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Freedom from torture in Mexico



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Article 5: Freedom from torture


Case Study: FREEDOM FROM TORTURE IN MEXICO
  • In 2001, Mexico's National Human Rights Commission (CNDH) unveiled a report on human rights abuses by government and security forces against those accused as left wing activists during the 1970s and 1980s.
  • The worst human rights abuses occurred during the presidency of Luis Echeverria (1970-1976) and his successor, Jose Lopez Portillo (1976-1982).
  • The report details the torture and the forced disappearance of 532 people but does not identify the names of the officials allegedly involved in the atrocities.

Torture Defined

According to the UN Convention against Torture, the term "torture" means any act by which severe pain or suffering, whether physical or mental, is intentionally inflicted on a person for such purposes as obtaining from him or a third person information or a confession, punishing him for an act he or a third person has committed or is suspected of having committed, or intimidating or coercing him or a third person, or for any reason based on discrimination of any kind, when such pain or suffering is inflicted by or at the instigation of or with the consent or acquiescence of a public official or other person acting in an official capacity.

Context

According to Amnesty International (AI), every day and in every region of the world, people are subjected to cruel or degrading treatment and torture. In many cases, these acts of extreme physical violence are not investigated and the perpetrators are neither arrested nor prosecuted for their crimes.

Public awareness about torture is, however, increasing and progress in some areas has been made. Stop Torture, AI's ongoing global campaign to raise public awareness of the persistence of torture, focuses on preventing torture and confronting racial discrimination.

It also examines impunity, i.e. measures to bring alleged torturers who escape justice in their own countries to international tribunals.

Mexico's Record

Mexico has a poor record on human rights abuses.

In 1999, the New York-based Human Rights Watch published a damning report on the abuses by Mexico's authorities, from judges, prosecutors and the military, to state and federal police.

The report said although Mexico boasted a series of laws protecting human rights, including the Convention against Torture, these were often not put into practice.

Suspects were reportedly tortured and there was alleged proof of tampering of evidence as well as extra-judicial executions.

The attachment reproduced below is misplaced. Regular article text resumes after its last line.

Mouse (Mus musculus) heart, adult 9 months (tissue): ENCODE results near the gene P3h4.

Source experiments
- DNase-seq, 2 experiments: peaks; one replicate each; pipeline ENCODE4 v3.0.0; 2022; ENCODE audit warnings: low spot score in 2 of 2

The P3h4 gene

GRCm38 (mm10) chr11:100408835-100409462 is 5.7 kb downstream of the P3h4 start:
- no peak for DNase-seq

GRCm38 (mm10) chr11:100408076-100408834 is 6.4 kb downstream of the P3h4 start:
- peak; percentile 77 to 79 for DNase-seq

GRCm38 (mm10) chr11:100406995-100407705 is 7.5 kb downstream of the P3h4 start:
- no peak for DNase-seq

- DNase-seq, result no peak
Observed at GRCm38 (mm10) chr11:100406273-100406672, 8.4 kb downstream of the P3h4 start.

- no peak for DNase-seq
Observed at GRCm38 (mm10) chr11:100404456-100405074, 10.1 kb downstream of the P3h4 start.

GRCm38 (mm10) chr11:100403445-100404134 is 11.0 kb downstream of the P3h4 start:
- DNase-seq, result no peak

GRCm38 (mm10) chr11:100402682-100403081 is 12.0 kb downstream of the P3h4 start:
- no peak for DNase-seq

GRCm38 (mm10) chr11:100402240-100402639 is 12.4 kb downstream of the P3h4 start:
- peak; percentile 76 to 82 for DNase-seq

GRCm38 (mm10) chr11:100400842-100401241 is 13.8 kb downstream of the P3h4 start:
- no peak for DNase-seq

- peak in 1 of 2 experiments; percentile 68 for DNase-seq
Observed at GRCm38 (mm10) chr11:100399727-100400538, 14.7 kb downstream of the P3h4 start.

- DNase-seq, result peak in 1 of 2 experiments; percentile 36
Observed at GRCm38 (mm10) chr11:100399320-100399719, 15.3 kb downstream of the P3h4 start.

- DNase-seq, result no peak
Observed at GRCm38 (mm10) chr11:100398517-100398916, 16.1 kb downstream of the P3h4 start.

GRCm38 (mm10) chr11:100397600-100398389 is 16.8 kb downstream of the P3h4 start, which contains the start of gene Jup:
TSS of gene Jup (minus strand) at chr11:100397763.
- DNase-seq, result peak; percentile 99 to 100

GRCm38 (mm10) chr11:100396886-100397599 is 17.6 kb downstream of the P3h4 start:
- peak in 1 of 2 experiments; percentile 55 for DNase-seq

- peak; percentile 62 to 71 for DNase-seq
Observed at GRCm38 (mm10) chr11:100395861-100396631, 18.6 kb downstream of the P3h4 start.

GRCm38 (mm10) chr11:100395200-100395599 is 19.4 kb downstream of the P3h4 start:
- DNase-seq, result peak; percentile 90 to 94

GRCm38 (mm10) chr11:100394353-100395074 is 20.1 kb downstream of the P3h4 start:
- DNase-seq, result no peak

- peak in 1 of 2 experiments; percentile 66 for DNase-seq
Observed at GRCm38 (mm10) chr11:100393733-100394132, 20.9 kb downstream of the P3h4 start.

Addressing Human Rights

When Vicente Fox was elected president of Mexico in 2000, ending 71 years of continuous rule by the authoritarian Institutional Revolutionary Party (PRI), he promised to address and improve the country's human rights record.

Mr Fox stated that those suspected of human rights violations would face justice, and the victims of these abuses and their families would receive compensation for their suffering.

President Fox appointed several people known for their promotion of human rights to his cabinet, including Foreign Minister Jorge G. Castaneda and National Security adviser Adolfo Aguilar Zinser.

He also appointed Mariclaire Acosta, one of the country's most outspoken human rights advocates to a new post, that of deputy minister for Human Rights and Democracy, within the Ministry of Foreign Relations.

Investigating Human Rights Violations

Before taking office, Fox promised to set up a Truth Commission to examine past human rights violations.

Mr Fox went a step further and ordered the creation of a Special Prosecutor's Office to investigate the crimes detailed in a report published in November 2001 by the National Commission for Human Rights (CNDH).

The 3,000 page report details human rights abuses against suspected leftists during the decade of the 1970s and early 1980s by municipal, state and federal agents.

It lists searches, arrests, torture and the disappearance of hundreds of rebels, students, farmers and social activists suspected of guerrilla activities and of being registered with communist groups.

The report examines 532 cases, offering testimonies and information about individual persons.

Since its publication, President Fox has appointed a special prosecutor, Ignacio Carrillo Prieto, to investigate the abuses.

Mr Fox has ordered the release of thousands of state files to help in the investigation and has also called for the creation of a committee to study ways of compensating the families of victims.

Human rights group welcomed this development. Many observers say one of the key tests for Fox's commitment now is a solution to the murder of the human rights activist Digna Ochoa.

A lawyer, Mrs Ochoa often took on cases involving accusations against members of the police and the army.

She was found shot dead in her office in October 2002, with a note threatening further attacks on human rights workers and left-wing politicians.

Positive Action

In July 2002, Special Prosecutor Carrillo called former President Luis Echeverria (1970-1976) to testify over the Tlatelolco massacre. This was the first time an ex-president has been called to answer for alleged crimes.

The former Mexican president was questioned over his alleged role in the massacre of student protesters during his time in power.

He was asked about two massacres, one in 1968 when he was interior minister and also the Corpus Christi massacre in 1971 when he was president.

The massacres were part of Mexico's 'dirty war' in which thousands of left wing activists and radicals allegedly went missing, were tortured and killed.

For many human rights defenders and activists the proceedings are hopeful. Others however remain sceptical.